The Pacific Islands have joined Canada, the United Kingdom and United States cities such as New York City in declaring a climate crisis. The islands face rising sea levels and a warming climate, increasing the risk of health issues like malnutrition and the spread of infectious diseases.
At the Fifth Pacific Islands Development Forum Leaders’ Summit on July 27, island leaders met to discuss climate-related issues that are impacting the islands, among other topics. Now, they’re calling for the elimination of fossil fuels, citing the industry as a major cause of climate change.
“This declaration makes clear that the current scale of the climate crisis calls for urgent action to phase out coal and other fossil fuels,” said Fenton Lutunabua, regional managing director of environmental group 350.org, in a statement. “This visionary declaration is a testament to the will of the Pacific people who have moved their politicians to show committed actions in confronting the climate crisis.”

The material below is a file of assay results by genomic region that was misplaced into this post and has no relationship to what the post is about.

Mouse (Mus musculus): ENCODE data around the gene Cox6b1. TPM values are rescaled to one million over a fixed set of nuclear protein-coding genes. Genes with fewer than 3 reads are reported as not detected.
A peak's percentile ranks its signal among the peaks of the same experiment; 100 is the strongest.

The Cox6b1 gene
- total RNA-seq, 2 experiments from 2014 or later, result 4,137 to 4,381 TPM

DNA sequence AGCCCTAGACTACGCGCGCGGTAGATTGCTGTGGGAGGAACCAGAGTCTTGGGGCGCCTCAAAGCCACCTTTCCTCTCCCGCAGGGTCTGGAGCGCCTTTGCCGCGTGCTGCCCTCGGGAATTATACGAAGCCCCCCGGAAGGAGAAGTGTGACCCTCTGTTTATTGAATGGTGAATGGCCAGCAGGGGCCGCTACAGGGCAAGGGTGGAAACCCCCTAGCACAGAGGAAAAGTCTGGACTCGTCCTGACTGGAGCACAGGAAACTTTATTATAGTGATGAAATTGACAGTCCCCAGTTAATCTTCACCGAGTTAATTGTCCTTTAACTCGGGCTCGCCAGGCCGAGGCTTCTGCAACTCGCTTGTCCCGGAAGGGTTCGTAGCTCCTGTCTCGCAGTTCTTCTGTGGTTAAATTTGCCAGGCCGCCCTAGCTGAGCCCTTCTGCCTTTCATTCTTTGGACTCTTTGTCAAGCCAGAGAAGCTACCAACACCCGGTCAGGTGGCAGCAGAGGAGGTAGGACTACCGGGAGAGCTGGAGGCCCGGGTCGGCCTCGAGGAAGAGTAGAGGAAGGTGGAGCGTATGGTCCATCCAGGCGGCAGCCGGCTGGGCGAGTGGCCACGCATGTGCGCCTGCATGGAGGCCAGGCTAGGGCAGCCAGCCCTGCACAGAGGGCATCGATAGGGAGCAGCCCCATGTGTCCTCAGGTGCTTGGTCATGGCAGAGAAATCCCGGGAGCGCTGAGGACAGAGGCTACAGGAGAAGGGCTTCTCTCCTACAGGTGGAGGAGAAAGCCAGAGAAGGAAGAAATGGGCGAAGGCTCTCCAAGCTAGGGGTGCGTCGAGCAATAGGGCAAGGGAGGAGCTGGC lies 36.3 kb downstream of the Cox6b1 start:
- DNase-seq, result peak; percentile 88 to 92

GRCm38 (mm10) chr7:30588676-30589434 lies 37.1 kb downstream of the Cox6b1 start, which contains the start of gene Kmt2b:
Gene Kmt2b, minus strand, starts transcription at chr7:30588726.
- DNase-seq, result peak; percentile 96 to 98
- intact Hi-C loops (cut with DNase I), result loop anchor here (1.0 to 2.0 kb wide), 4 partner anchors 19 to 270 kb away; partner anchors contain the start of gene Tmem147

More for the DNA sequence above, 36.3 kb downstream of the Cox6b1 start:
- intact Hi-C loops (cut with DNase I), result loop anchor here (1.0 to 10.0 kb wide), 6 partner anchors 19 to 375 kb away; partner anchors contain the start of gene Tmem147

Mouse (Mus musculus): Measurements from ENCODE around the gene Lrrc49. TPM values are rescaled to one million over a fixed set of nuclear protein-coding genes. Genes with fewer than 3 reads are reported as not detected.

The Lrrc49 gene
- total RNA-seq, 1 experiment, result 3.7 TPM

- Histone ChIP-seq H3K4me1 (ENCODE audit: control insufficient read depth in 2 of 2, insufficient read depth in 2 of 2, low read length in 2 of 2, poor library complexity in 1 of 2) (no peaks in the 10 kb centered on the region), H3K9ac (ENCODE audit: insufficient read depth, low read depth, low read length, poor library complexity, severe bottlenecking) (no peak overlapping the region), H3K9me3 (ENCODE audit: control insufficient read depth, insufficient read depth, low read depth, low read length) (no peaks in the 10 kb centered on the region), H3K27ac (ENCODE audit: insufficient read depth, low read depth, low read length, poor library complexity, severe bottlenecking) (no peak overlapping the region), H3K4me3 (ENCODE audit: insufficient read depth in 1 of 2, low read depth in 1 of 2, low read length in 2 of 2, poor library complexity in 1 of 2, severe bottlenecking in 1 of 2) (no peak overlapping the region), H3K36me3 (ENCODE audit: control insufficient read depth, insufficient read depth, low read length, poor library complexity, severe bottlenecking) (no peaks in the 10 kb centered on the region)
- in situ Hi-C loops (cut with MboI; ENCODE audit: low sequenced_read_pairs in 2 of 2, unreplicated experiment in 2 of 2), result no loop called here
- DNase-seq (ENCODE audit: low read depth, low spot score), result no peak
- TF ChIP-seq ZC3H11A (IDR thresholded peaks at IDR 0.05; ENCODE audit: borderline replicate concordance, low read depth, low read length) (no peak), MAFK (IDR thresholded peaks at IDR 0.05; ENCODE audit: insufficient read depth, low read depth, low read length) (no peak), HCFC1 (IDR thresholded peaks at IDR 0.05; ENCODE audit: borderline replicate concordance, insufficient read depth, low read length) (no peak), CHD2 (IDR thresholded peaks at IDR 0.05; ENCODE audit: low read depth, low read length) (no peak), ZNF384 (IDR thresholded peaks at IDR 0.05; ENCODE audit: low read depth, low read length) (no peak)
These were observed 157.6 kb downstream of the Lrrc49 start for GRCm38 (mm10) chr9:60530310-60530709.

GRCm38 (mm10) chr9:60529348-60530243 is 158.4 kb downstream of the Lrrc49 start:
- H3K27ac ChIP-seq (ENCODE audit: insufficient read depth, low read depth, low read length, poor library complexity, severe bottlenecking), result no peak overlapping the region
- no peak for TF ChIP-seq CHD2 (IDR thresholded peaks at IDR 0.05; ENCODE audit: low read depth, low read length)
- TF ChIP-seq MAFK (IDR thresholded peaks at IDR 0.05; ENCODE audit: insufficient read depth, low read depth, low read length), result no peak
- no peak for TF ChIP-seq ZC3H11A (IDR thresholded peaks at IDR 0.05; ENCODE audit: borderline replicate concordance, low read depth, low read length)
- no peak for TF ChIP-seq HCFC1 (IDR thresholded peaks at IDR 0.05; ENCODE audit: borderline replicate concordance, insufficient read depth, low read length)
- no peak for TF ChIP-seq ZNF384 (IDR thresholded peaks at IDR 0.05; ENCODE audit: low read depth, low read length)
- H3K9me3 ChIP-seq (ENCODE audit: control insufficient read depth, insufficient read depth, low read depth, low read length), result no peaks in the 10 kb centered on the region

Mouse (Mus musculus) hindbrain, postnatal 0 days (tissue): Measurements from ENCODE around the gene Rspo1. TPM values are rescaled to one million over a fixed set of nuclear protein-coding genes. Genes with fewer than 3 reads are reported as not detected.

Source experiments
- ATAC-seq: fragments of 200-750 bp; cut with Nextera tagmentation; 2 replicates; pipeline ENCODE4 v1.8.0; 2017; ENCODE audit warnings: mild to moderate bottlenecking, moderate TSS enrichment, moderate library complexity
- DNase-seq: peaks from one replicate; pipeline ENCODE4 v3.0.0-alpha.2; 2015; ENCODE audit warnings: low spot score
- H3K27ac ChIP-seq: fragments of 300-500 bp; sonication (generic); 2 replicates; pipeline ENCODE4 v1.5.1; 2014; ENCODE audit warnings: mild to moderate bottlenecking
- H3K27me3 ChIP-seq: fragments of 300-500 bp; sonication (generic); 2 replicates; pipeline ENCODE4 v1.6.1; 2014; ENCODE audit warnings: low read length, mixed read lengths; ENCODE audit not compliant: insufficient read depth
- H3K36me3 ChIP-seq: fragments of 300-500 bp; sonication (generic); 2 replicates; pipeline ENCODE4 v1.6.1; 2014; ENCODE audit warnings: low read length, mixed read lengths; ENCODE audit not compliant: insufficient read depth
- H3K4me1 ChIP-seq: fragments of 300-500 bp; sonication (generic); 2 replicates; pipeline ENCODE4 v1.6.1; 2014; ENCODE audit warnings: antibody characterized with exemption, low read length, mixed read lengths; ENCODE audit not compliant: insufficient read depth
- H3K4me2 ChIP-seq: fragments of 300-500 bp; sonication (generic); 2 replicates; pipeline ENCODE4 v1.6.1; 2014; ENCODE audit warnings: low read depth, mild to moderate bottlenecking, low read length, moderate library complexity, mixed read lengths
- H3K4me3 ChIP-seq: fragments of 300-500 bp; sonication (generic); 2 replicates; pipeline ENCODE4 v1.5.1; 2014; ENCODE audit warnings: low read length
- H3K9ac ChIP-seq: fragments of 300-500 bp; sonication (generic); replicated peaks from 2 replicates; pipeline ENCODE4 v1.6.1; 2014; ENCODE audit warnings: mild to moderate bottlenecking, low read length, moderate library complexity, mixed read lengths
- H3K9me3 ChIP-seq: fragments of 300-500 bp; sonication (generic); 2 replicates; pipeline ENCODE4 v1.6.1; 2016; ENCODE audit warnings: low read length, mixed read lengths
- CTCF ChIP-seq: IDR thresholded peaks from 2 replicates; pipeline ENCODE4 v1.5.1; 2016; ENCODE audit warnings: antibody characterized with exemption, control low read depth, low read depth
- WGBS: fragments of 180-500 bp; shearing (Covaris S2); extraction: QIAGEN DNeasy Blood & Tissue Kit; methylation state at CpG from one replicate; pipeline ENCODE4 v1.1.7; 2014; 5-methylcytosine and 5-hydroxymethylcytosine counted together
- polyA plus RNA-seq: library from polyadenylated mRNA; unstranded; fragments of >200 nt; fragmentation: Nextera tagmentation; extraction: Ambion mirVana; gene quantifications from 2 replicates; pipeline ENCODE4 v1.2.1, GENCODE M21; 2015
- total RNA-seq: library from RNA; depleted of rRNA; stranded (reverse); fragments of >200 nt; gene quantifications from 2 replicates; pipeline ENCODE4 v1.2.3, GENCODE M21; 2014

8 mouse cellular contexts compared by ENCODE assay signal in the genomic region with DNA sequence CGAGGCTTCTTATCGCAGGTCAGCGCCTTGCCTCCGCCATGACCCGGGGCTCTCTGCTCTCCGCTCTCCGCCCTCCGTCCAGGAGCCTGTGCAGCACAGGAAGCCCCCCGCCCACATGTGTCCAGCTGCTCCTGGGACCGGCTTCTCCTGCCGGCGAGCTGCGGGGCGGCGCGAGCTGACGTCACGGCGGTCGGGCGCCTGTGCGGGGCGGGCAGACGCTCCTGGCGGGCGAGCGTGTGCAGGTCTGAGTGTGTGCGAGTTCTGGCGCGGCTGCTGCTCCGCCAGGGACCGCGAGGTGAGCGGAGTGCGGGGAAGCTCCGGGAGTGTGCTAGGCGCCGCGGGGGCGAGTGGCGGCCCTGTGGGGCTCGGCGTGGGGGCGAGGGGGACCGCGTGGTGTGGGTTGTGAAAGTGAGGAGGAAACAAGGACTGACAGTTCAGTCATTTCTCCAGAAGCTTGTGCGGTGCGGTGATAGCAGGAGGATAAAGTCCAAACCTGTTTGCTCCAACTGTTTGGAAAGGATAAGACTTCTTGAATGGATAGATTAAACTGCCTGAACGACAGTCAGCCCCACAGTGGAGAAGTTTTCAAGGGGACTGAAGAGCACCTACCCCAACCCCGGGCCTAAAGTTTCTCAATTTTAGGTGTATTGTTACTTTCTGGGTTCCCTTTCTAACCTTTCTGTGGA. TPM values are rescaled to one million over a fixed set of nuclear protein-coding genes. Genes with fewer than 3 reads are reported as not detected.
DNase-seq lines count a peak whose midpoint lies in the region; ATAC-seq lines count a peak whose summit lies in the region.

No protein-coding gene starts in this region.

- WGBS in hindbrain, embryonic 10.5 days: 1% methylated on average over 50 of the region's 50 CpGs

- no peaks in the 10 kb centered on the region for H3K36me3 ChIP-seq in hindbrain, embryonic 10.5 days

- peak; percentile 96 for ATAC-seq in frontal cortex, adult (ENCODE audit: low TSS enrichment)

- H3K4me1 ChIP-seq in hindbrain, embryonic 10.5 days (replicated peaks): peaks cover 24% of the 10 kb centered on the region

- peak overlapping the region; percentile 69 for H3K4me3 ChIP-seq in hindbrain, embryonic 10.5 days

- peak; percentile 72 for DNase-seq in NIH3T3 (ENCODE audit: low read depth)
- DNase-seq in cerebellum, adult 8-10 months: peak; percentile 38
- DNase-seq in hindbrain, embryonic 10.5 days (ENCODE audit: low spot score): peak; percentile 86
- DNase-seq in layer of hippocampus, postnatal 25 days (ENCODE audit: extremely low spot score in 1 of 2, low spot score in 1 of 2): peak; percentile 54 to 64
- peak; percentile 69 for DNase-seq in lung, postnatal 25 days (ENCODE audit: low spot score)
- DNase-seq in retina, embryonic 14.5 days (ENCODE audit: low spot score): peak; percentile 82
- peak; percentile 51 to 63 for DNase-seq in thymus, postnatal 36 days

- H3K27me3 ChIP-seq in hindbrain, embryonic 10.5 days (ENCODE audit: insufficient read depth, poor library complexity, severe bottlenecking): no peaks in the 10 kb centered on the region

While climate crisis declarations are not a form of legislation and cannot enact policy changes on their own, they are a way to raise awareness of the impacts of climate change and encourage representatives to take action.